Three residents of Sarsaparilla, Australia, are dying: Alf Dubbo, an Aborigine painter; Miss Mary Hare, an aging spinster from a good family; and Mordecai Himmelfarb, an elderly Jewish immigrant, or “New Australian,” working in a factory. Before their deaths, the three recall the events of their lives. Mary Hare is the last remnant of a distinguished old Australian settler family. Her estate, Xanadu, is deteriorating and is being rapidly encroached upon by the expanding middle-class suburb of Sarsaparilla. Miss Hare was once a beautiful young woman, but she frittered away her potential chances at happiness with her cousin Eustace and with other young men and has become an old maid living in her estate on drastically diminished revenues.
After the end of World War II, an English cousin resumes paying Miss Hare an allowance and she simultaneously finds herself in need of assistance with keeping her house in order. She engages a housekeeper, Mrs. Jolley. Mrs. Jolley enjoys discussing everything that happens at Xanadu with her friend Mrs. Fleck. Mrs. Jolley is a widow and has been rejected by her family as the probable murderess of her husband. Miss Hare soon learns to fear Mrs. Jolley’s ordinariness and her spite. The two women develop an intense love-hate relationship.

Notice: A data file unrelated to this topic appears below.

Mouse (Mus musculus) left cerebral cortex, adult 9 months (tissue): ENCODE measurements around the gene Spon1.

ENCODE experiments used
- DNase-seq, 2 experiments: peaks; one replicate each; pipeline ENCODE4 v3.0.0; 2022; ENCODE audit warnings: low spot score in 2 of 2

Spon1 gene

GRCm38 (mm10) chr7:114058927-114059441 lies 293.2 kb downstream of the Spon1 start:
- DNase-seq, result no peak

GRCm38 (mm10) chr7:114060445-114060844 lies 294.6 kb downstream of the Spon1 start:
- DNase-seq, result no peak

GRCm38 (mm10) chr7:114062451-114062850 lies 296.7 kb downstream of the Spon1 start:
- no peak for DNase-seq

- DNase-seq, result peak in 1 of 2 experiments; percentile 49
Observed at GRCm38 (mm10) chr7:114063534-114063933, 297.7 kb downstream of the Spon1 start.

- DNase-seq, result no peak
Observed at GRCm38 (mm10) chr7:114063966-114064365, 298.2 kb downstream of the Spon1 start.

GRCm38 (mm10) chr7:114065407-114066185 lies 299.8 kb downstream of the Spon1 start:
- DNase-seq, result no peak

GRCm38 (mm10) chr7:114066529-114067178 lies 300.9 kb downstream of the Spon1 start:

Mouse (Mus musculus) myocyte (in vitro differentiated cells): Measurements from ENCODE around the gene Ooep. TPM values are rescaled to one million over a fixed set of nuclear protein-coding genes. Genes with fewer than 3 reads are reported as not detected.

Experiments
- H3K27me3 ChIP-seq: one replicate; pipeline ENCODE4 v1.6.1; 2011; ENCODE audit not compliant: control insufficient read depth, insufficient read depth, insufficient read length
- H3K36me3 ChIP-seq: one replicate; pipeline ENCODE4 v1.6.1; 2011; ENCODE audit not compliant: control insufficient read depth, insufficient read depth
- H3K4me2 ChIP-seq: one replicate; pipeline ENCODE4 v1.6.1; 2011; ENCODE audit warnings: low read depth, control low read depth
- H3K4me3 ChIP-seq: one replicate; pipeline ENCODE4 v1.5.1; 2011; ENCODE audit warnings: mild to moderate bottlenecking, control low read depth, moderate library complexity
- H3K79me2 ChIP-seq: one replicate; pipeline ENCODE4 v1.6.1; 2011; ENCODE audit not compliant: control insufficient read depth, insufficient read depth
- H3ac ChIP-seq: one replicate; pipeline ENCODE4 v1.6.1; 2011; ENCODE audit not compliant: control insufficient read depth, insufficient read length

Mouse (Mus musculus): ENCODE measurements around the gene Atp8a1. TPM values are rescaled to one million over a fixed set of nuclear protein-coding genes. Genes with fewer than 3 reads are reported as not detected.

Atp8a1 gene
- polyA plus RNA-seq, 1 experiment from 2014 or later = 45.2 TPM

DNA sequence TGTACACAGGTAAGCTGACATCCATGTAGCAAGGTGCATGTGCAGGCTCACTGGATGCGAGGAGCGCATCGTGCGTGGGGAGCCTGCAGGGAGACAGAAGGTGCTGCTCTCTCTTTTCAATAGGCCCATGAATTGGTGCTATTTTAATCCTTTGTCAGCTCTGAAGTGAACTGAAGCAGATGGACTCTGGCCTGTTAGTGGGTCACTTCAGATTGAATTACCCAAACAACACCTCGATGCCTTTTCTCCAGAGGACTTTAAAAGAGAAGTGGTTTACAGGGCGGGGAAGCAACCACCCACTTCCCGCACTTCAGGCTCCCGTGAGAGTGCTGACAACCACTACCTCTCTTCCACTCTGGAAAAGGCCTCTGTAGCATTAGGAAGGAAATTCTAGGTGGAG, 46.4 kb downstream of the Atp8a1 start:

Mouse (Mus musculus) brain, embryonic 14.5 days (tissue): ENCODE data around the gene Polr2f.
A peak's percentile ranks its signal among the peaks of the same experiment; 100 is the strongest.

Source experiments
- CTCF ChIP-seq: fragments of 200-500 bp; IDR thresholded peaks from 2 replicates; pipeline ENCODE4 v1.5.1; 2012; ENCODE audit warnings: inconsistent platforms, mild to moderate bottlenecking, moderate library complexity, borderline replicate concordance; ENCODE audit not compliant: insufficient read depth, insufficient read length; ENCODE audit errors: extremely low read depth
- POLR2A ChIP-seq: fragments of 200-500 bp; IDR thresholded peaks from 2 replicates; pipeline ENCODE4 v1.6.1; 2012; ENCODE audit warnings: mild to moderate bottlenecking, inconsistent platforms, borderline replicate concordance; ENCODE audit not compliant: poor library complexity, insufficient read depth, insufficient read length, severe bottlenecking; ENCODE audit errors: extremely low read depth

Miss Hare recounts some of the details of her life to Mrs. Jolley: She grew up as the only, ugly, and unwanted daughter of English parents whose delusions of grandeur were reflected in the name of their house—Xanadu. She was nursed back to life from a serious illness by a local washerwoman, Mrs. Ruth Godbold. During her illness, she saw what she calls the “Chariot” and believes that she was therefore marked as a “rider”; she believes that Mrs. Godbold is a rider as well. She has fleeting encounters with two other riders: Dubbo and Himmelfarb. She also encounters Mrs. Flack, feeling her to be a palpable, malevolent presence.
Himmelfarb tells his story to Miss Hare when they meet by chance in the overgrown grounds of Xanadu. Himmelfarb comes from a wealthy German Jewish family that had the wherewithal and international connections to send him to university at Oxford, in England. There, he was traumatized when he caught a young woman with whom he had fallen in love, Catherine, having sexual relations with an Indian prince. Himmelfarb’s father had converted to Catholicism to escape the stigma of being a Jew; his wish to assimilate into European society was such that he referred to his son Mordecai as “Martin.” Both generations’ illusions of escaping their Jewish identity—the father’s through conversion, the son’s through assimilation—were shattered with the rise of the Nazis and their anti-Semitic policies.
As the Nazis rose to power, Himmelfarb was sheltered for a time by old friends. When they, too, were taken by the Nazis, he gave himself up as a Jew and tried ineffectually to help his people while on the train to the gas chambers. Although he failed, he was miraculously delivered from the extermination camp and, half-blinded by the symbolic loss of...
(The entire section is 1261 words.)